Interesting. If anybody replicates this experiment I would be interested in if someone other the participants added (or excluded) the butter. Having the participants add the butter could contribute to a strong placebo effect. If the results are due to placebo effect then I can think of many placebos that would reduce the potentially detrimental effects of eating 15 sticks of butter each month.

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  23. Dennis says:

    Real Butter is for Real! A must read is a book “The Hidden Story of Cancer” by Brain Peskin. In the book, Brian reviews the incredible research by Otto Warburg (over 60 years of active research) who was awarded a Noble Prize for his work and voted for another. In addition, three of his students went on to be awarded Noble Prizes for their individual works, including Krebs known for the universally accepted Kreb’s Cycle. Enough for establishing credibility.

    The reason for real butter is that it contains essential fatty acids, especially omega 6 (actually the body requires more of this than O3) and because of the emphasis on O3, the ratio is skewed to leave a deficiency in O6. The significance is that these EFAs are critical to “blood thinning and movement”, RBC proliferation, greater delivery of Oxygen to cells and increased cell absorption of oxygen. If you read this book, it will document repressed research by Warburg and show that cancer is the result of high carbohydrates, which lack EFAs O6 and O3. In other words, cancer develops from the breakdown of sugar resulting in an anaerobic environment, which is where cancer thrives.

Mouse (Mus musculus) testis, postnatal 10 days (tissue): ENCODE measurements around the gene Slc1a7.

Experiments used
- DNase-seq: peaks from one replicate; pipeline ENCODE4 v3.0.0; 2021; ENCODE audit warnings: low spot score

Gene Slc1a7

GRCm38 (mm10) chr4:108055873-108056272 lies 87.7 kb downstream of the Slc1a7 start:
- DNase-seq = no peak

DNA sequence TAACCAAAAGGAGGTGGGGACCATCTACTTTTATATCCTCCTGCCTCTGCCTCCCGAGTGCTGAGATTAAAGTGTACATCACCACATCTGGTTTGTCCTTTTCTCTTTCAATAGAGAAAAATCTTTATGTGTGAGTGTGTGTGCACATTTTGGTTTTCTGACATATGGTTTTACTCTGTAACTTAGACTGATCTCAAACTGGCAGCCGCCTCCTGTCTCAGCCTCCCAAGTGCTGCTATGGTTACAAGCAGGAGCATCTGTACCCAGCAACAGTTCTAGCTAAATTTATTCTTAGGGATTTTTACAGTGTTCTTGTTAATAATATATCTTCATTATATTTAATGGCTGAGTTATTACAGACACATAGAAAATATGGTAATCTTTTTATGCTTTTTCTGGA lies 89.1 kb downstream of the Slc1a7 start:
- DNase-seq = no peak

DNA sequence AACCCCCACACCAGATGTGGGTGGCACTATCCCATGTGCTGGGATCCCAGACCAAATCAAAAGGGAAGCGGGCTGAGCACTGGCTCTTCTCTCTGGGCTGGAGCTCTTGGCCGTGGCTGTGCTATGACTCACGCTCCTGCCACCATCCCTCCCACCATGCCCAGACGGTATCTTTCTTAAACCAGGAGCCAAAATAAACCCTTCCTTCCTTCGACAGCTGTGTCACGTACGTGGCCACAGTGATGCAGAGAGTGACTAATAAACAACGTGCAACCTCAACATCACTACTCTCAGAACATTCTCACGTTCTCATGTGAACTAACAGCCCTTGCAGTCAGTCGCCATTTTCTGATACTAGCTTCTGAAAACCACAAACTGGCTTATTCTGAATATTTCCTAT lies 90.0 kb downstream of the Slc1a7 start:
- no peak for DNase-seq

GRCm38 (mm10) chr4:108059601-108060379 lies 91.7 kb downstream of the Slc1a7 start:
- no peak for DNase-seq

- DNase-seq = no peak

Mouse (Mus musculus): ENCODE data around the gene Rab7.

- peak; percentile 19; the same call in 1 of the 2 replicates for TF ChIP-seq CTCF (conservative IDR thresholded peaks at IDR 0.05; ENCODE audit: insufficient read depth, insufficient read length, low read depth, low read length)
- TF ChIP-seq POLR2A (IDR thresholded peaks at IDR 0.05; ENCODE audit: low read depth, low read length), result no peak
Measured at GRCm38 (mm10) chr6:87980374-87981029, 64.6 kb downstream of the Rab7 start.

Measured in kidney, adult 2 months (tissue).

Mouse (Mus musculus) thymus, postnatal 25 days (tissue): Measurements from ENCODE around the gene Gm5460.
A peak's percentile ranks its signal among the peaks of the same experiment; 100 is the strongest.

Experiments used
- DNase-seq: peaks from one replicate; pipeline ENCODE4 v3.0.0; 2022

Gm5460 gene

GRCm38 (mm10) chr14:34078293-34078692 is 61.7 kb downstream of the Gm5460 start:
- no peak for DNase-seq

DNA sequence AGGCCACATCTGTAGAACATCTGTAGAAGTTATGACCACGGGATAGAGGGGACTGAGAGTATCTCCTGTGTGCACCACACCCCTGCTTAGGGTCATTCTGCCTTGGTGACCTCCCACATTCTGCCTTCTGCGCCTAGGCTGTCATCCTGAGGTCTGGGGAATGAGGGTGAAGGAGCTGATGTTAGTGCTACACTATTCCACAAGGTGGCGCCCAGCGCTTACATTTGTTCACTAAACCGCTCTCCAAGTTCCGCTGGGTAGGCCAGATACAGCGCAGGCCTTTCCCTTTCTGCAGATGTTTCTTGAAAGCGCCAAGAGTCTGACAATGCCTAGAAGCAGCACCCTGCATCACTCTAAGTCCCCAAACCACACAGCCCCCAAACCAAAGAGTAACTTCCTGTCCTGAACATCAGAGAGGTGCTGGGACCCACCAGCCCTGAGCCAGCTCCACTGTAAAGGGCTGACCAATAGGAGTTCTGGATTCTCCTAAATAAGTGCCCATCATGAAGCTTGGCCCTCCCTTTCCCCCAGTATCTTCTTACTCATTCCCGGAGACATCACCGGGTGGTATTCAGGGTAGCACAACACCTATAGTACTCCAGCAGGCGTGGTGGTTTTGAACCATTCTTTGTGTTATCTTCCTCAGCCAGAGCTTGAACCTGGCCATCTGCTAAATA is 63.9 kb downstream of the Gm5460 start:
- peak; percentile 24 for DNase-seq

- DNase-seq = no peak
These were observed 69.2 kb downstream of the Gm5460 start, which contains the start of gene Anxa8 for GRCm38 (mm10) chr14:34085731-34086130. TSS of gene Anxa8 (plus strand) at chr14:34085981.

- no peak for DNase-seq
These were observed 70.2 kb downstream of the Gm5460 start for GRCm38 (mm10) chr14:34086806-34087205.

You will read how research (driven by big pharma) is on the wrong path for curing cancer. It is not genetic and it is not viral (as a primary cause). It is the result of excess sugar, glycolysis, lactic acid by-product, anaerobic environment and growth of cancer cells. Our body craves oxygen as its source of energy, which provides it efficiently, leaving an aerobic environment, and by products of CO2 and water. The more carbs we eat, the more lactic acid and anaerobic cellular environment and resulting cancer growth.

    Enjoy your butter and read this amazing documenting text on cancer research. You will find many recommendations for enjoying grass fed beef (as opposed to grain fed) and other “no no’s” we have been told to follow.

  24. Reini Urban says:

    And what about Sugar and Coffee? I seriously need that also for thinking.